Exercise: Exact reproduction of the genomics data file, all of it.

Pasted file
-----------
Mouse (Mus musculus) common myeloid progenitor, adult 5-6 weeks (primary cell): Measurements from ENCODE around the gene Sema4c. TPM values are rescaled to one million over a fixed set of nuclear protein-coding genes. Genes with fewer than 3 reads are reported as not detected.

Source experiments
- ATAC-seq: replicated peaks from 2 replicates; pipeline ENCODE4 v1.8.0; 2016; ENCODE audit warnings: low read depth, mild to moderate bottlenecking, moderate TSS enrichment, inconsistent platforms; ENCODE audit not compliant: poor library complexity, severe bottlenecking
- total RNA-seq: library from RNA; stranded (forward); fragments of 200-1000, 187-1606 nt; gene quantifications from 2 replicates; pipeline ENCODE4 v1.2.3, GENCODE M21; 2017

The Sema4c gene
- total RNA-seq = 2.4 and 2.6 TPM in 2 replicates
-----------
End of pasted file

Mouse (Mus musculus) common myeloid progenitor, adult 5-6 weeks (primary cell): Measurements from ENCODE around the gene Sema4c. TPM values are rescaled to one million over a fixed set of nuclear protein-coding genes. Genes with fewer than 3 reads are reported as not detected.

Source experiments
- ATAC-seq: replicated peaks from 2 replicates; pipeline ENCODE4 v1.8.0; 2016; ENCODE audit warnings: low read depth, mild to moderate bottlenecking, moderate TSS enrichment, inconsistent platforms; ENCODE audit not compliant: poor library complexity, severe bottlenecking
- total RNA-seq: library from RNA; stranded (forward); fragments of 200-1000, 187-1606 nt; gene quantifications from 2 replicates; pipeline ENCODE4 v1.2.3, GENCODE M21; 2017

The Sema4c gene
- total RNA-seq = 2.4 and 2.6 TPM in 2 replicates